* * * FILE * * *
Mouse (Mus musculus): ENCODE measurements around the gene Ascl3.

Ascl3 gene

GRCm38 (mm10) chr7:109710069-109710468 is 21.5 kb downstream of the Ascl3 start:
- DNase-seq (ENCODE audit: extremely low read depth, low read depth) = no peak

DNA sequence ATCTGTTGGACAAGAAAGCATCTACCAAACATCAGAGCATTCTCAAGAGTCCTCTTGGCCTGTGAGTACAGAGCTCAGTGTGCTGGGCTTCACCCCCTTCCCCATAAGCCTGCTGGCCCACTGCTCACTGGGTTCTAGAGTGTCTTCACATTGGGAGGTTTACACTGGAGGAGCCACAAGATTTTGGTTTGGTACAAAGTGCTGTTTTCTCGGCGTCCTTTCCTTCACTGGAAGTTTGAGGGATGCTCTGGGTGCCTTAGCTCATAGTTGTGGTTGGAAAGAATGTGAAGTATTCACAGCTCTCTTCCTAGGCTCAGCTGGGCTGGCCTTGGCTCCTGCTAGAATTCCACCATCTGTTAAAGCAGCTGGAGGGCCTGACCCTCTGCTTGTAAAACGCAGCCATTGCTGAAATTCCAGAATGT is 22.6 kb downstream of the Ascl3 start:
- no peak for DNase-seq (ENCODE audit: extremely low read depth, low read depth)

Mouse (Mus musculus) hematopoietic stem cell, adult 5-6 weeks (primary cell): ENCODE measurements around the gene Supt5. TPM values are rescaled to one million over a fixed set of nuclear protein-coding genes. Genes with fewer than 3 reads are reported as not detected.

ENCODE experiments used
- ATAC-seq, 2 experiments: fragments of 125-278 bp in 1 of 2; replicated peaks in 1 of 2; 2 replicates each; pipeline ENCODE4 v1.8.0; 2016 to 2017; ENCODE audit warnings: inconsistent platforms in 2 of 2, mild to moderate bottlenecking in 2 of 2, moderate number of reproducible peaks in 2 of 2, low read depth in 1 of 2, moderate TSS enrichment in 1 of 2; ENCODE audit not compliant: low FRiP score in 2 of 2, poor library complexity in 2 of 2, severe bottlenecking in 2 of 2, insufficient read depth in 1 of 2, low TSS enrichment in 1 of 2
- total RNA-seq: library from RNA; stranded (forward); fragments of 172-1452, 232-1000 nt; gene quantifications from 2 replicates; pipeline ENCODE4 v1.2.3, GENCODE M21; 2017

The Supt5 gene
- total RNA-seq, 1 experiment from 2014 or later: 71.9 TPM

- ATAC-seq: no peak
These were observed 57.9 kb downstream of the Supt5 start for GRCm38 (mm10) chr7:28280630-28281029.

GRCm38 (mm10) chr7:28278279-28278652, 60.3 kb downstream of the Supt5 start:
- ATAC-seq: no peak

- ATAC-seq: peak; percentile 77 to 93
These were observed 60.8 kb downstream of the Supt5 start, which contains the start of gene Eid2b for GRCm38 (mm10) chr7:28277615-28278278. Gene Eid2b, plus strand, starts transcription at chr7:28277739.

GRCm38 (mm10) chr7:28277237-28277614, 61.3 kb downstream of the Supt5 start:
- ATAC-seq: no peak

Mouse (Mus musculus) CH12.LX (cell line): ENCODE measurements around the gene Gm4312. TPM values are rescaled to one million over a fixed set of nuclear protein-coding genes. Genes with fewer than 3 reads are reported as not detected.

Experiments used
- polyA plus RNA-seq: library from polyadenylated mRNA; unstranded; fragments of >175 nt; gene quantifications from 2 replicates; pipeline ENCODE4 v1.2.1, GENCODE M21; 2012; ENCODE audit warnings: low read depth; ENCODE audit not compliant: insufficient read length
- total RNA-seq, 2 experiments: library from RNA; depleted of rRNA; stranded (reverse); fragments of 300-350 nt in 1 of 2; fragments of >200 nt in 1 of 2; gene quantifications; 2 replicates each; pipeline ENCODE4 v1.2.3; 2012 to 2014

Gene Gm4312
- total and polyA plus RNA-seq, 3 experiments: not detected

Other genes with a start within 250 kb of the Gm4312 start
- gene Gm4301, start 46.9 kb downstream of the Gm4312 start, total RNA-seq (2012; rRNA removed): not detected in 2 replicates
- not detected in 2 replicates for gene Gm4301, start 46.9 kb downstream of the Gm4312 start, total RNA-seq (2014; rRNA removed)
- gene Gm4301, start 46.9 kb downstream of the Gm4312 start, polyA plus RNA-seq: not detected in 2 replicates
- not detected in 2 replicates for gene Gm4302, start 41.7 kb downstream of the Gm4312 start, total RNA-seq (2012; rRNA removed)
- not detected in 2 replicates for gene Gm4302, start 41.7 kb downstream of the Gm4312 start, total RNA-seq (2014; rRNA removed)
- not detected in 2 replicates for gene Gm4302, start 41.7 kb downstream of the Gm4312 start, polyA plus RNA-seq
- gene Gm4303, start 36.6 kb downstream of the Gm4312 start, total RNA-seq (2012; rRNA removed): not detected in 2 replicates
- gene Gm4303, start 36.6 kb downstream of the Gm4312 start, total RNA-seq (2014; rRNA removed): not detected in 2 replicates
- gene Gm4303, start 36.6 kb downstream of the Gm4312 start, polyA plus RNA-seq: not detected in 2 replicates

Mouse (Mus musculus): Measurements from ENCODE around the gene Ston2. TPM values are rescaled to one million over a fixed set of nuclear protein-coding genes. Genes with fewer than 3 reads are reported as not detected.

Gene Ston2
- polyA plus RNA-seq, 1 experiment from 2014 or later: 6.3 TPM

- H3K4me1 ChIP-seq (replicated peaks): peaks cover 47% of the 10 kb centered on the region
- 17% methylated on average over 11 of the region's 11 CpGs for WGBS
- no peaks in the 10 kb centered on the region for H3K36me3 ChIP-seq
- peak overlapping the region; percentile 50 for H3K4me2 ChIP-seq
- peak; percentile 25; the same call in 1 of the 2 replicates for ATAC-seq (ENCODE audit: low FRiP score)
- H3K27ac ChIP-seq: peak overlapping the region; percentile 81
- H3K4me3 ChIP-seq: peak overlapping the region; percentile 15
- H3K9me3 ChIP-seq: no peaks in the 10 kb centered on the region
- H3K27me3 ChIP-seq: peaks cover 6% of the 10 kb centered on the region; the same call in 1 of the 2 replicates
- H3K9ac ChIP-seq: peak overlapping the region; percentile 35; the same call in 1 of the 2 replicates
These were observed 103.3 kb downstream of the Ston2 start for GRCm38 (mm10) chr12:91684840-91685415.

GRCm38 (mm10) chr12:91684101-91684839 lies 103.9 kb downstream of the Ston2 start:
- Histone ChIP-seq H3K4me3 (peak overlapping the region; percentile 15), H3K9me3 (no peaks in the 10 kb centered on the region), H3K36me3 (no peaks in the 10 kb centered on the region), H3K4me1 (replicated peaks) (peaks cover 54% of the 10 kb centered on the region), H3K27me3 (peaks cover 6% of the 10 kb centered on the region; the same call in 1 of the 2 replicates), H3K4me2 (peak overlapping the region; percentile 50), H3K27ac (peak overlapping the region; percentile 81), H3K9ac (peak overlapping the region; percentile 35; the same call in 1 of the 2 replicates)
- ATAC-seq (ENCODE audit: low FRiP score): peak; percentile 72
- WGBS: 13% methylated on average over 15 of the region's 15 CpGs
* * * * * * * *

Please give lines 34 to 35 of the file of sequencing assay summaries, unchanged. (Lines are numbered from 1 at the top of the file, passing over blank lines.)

- gene Gm4303, start 36.6 kb downstream of the Gm4312 start, total RNA-seq (2012; rRNA removed): not detected in 2 replicates
- gene Gm4303, start 36.6 kb downstream of the Gm4312 start, total RNA-seq (2014; rRNA removed): not detected in 2 replicates